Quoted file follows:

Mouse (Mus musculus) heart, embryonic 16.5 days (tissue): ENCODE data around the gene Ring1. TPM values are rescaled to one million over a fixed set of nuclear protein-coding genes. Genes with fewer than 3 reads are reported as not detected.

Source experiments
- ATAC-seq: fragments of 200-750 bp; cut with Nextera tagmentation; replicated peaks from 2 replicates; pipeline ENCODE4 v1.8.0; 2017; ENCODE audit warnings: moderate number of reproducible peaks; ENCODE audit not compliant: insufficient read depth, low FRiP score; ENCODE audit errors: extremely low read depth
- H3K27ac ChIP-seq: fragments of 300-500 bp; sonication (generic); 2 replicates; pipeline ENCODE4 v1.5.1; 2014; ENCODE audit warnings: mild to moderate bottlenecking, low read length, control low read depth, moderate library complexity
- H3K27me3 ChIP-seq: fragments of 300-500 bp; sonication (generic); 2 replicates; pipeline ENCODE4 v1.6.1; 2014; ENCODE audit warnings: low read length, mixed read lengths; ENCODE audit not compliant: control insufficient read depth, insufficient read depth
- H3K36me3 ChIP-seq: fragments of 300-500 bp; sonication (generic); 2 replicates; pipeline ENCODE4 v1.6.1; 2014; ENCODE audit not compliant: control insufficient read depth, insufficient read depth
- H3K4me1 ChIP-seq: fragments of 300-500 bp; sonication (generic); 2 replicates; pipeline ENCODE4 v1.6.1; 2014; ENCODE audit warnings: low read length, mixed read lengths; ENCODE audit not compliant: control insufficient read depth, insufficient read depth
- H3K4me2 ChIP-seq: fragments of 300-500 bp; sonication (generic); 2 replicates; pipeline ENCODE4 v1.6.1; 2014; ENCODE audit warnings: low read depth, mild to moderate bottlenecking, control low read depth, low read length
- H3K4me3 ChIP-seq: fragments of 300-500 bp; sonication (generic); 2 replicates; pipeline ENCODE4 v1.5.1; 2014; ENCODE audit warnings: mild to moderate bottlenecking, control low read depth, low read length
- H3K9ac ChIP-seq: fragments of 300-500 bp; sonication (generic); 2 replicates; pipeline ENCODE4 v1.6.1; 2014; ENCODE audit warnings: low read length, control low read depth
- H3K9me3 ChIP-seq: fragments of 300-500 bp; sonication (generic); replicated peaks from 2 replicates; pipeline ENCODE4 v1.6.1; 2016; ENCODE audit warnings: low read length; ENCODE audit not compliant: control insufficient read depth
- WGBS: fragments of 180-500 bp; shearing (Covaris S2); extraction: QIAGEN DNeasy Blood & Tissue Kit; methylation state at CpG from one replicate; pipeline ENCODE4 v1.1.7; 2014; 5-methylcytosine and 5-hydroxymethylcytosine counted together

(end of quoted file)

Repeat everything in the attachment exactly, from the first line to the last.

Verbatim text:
Mouse (Mus musculus) heart, embryonic 16.5 days (tissue): ENCODE data around the gene Ring1. TPM values are rescaled to one million over a fixed set of nuclear protein-coding genes. Genes with fewer than 3 reads are reported as not detected.

Source experiments
- ATAC-seq: fragments of 200-750 bp; cut with Nextera tagmentation; replicated peaks from 2 replicates; pipeline ENCODE4 v1.8.0; 2017; ENCODE audit warnings: moderate number of reproducible peaks; ENCODE audit not compliant: insufficient read depth, low FRiP score; ENCODE audit errors: extremely low read depth
- H3K27ac ChIP-seq: fragments of 300-500 bp; sonication (generic); 2 replicates; pipeline ENCODE4 v1.5.1; 2014; ENCODE audit warnings: mild to moderate bottlenecking, low read length, control low read depth, moderate library complexity
- H3K27me3 ChIP-seq: fragments of 300-500 bp; sonication (generic); 2 replicates; pipeline ENCODE4 v1.6.1; 2014; ENCODE audit warnings: low read length, mixed read lengths; ENCODE audit not compliant: control insufficient read depth, insufficient read depth
- H3K36me3 ChIP-seq: fragments of 300-500 bp; sonication (generic); 2 replicates; pipeline ENCODE4 v1.6.1; 2014; ENCODE audit not compliant: control insufficient read depth, insufficient read depth
- H3K4me1 ChIP-seq: fragments of 300-500 bp; sonication (generic); 2 replicates; pipeline ENCODE4 v1.6.1; 2014; ENCODE audit warnings: low read length, mixed read lengths; ENCODE audit not compliant: control insufficient read depth, insufficient read depth
- H3K4me2 ChIP-seq: fragments of 300-500 bp; sonication (generic); 2 replicates; pipeline ENCODE4 v1.6.1; 2014; ENCODE audit warnings: low read depth, mild to moderate bottlenecking, control low read depth, low read length
- H3K4me3 ChIP-seq: fragments of 300-500 bp; sonication (generic); 2 replicates; pipeline ENCODE4 v1.5.1; 2014; ENCODE audit warnings: mild to moderate bottlenecking, control low read depth, low read length
- H3K9ac ChIP-seq: fragments of 300-500 bp; sonication (generic); 2 replicates; pipeline ENCODE4 v1.6.1; 2014; ENCODE audit warnings: low read length, control low read depth
- H3K9me3 ChIP-seq: fragments of 300-500 bp; sonication (generic); replicated peaks from 2 replicates; pipeline ENCODE4 v1.6.1; 2016; ENCODE audit warnings: low read length; ENCODE audit not compliant: control insufficient read depth
- WGBS: fragments of 180-500 bp; shearing (Covaris S2); extraction: QIAGEN DNeasy Blood & Tissue Kit; methylation state at CpG from one replicate; pipeline ENCODE4 v1.1.7; 2014; 5-methylcytosine and 5-hydroxymethylcytosine counted together